Which version of Boris Johnson will Norfolk's nervous businesses get?

PUBLISHED: 14:30 23 July 2019 | UPDATED: 14:30 23 July 2019

Conservative Party leadership candidate Boris Johnson during a Tory leadership hustings in London.

Conservative Party leadership candidate Boris Johnson during a Tory leadership hustings in London.

PA Wire/PA Images

The nerves are palpable in Norfolk's business community at the appointment of Boris Johnson as prime minister. But business editor Richard Porritt argues the biggest unanswered question is 'which Mr Johnson will we get?'

When quizzed about fears over Brexit's impact on business the incoming prime minister is alleged to have used some rather salty language.

To paraphrase, it is reported he said: "Stuff business."

It is not surprising then that Boris Johnson's victory is causing some concern.

The big question is "which Boris are we going to get?" And that is very tricky to answer.

MORE: Boris Johnson to become country's prime minister

Mr Johnson is a political wind sock - he checks in which direction the prevailing wind is going before committing to a stance.

In many respects he was a liberal, business-friendly London mayor. But those credentials have been somewhat muddied in the aftermath of his wholehearted support for leaving the European Union.

So is his hard-Brexiteer reputation a political facade? A plot to bag the top job?

There are many question marks over whether Mr Johnson is a suitable candidate to lead the United Kingdom. His detractors claim he is a lightweight prone to gaffs.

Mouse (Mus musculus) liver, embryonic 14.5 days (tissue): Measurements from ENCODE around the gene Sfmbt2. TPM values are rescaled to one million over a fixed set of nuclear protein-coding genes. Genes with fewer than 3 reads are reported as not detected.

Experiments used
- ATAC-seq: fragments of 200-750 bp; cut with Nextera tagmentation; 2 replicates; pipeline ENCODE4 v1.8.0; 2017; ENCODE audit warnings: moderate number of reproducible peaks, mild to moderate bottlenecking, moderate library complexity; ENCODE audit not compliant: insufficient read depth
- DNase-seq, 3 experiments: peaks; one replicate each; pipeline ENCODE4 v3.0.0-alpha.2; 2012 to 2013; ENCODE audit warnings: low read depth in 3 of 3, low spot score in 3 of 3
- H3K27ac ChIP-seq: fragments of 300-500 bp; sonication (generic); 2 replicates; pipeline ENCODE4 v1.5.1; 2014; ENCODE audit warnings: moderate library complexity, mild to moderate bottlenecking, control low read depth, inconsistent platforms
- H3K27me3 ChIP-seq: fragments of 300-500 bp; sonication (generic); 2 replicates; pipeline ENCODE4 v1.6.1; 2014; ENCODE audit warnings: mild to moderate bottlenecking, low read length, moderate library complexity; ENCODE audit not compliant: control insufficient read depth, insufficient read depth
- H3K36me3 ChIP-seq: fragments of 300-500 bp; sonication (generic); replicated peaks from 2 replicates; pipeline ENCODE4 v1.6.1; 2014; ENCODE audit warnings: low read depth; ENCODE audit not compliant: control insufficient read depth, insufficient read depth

But supporters believe he can galvanise not only the Conservatives but the whole country. He can certainly deliver a rousing - if sometimes rambling - speech.

Among the 160,000 Tory members that decided the new PM there were two clear reasons for backing Mr Johnson: Brexit and Jeremy Corbyn.

Overwhelmingly the grass-roots back Brexit - and quickly. But perhaps even more importantly they see Mr Johnson as a man who can beat Mr Corbyn's Labour party.

He has succeeded against the left before in two mayoral elections. But he is a toxic candidate in many regions including the North and Scotland.

He will have to work hard to get the East's business leaders onside - and Brexit remains the key issue. Many believe Mr Johnson's insistence on leaving the EU by the end of October come what may is naive.

Whether that was campaign trail bluster or an unshakable pledge remains to be seen.

Mr Johnson will probably go to the country soon. He will want to add real legitimacy to his premiership in the form of a general election victory.

To achieve that he needs business onside.

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